The possibility of a US government shutdown over the upcoming weekend appears to be increasingly likely. This scenario has become probable after Speaker Kevin McCarthy decided not to bring the Senate’s bipartisan temporary funding resolution to a vote, which is essential to avoid a government shutdown.
For those unfamiliar with the term, a shutdown is the cessation or blockage of government activities resulting from the failure to approve spending bills that make up the US budget. This budget should be approved by October 1st, marking the start of the fiscal year. If this approval is not granted, the US government may be forced to suspend its activities, either partially or entirely.
In the past, to prevent such situations, Congress has often passed a “continuing resolution,” similar to our temporary funding, to keep federal agencies operational while awaiting budget approval. However, this year, it appears that even this resolution is a point of disagreement in Congress. At the root of this decision is a constitutional provision that prohibits the Treasury Department from spending money without legal authorization. A law dating back to 1870, the Antideficiency Act, also requires federal agencies to cease their operations in the absence of such authorization.
If a shutdown were to occur, the federal government would need to halt all non-essential activities. Each federal agency would determine what its vital activities are, and Congress would do the same for its staff. There are some exceptions: the government can continue to fund operations to protect lives and property, keeping key figures like the President, his staff, and members of Congress working.
Additionally, military personnel, law enforcement officers, and employees of government-funded hospitals are considered essential. These workers would continue to perform their duties without receiving pay, with compensation being provided after the shutdown concludes. Conversely, non-essential employees would be furloughed without pay.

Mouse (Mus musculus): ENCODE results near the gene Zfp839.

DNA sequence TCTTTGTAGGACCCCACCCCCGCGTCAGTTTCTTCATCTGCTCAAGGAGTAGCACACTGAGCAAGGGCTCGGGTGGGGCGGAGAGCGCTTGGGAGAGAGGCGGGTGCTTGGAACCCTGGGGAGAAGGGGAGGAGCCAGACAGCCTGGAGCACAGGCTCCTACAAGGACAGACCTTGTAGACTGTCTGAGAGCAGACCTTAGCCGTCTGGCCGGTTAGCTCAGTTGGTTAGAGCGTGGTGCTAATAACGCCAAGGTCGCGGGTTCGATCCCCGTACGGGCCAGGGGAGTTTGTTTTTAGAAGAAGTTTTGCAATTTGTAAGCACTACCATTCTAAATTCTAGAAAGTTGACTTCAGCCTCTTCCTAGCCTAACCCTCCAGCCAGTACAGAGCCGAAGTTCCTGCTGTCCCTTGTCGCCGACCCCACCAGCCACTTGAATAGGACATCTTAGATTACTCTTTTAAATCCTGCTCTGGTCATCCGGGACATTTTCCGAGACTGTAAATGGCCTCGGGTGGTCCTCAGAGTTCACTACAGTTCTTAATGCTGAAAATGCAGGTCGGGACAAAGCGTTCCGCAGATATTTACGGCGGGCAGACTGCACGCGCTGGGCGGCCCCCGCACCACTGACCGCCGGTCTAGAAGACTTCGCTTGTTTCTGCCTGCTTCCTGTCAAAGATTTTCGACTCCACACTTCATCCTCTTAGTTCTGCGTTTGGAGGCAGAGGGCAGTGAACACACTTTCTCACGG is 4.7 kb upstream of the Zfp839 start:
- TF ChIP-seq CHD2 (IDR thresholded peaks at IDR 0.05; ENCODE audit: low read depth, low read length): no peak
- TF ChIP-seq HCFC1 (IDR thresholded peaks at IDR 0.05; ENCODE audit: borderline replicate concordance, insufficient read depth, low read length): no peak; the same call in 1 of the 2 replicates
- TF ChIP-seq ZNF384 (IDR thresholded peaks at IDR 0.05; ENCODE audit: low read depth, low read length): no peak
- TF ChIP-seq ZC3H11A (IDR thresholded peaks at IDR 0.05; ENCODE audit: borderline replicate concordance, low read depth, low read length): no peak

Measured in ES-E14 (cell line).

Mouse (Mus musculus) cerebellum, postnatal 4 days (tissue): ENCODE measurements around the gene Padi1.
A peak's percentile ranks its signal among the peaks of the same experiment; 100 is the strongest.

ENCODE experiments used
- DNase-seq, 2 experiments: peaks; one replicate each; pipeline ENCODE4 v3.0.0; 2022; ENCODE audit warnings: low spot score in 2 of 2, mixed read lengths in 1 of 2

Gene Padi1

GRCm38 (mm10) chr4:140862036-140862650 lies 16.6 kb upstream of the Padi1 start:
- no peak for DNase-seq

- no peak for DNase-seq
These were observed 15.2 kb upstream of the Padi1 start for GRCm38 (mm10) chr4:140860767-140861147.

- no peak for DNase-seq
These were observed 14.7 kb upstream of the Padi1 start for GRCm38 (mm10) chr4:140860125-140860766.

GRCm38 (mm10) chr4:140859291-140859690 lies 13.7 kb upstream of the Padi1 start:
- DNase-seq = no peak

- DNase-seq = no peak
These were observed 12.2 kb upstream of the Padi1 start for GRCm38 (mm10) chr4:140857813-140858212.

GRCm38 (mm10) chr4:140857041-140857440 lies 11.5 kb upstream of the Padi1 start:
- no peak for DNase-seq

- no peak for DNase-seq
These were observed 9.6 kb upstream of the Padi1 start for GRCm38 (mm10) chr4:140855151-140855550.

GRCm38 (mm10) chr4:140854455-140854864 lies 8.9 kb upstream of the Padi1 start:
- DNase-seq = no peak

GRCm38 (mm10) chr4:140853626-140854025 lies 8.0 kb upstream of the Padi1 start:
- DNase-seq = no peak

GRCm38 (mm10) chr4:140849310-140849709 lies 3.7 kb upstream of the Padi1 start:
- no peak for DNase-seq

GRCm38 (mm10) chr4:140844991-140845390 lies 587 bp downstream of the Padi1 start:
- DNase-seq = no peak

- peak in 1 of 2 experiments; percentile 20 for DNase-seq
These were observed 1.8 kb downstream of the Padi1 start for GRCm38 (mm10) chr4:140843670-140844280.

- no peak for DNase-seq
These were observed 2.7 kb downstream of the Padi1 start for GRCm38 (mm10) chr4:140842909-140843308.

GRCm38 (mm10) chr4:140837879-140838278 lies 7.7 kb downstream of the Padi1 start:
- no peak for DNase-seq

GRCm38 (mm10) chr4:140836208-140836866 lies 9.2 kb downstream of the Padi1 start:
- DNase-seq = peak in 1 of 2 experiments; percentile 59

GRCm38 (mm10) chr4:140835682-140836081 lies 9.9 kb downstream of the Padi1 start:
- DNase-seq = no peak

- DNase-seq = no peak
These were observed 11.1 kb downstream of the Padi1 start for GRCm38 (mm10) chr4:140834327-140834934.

Faced with this impasse, the White House has warned federal agencies to prepare to notify their employees of the potential government funding suspension. Many offices are already compiling lists of essential workers.
In 2013, a previous shutdown saw approximately 850,000 of the 2.1 million federal employees furloughed. Another shutdown, between 2018 and 2019, affected 800,000 employees, with an $11 billion economic impact on the US.
The effects of a shutdown directly impact citizens: suspension of public services, park closures, passport office closures, and more. However, some services, like mail delivery or social security programs, remain operational.
A government shutdown not only disrupts government operations but also ripples through the economy, affecting businesses that rely on federal contracts and services. It erodes public trust in political leadership and highlights the need for bipartisan cooperation in budgetary matters.The shadow of a government shutdown looms over the US government. Discover the consequences and how they could affect citizens’ daily lives.”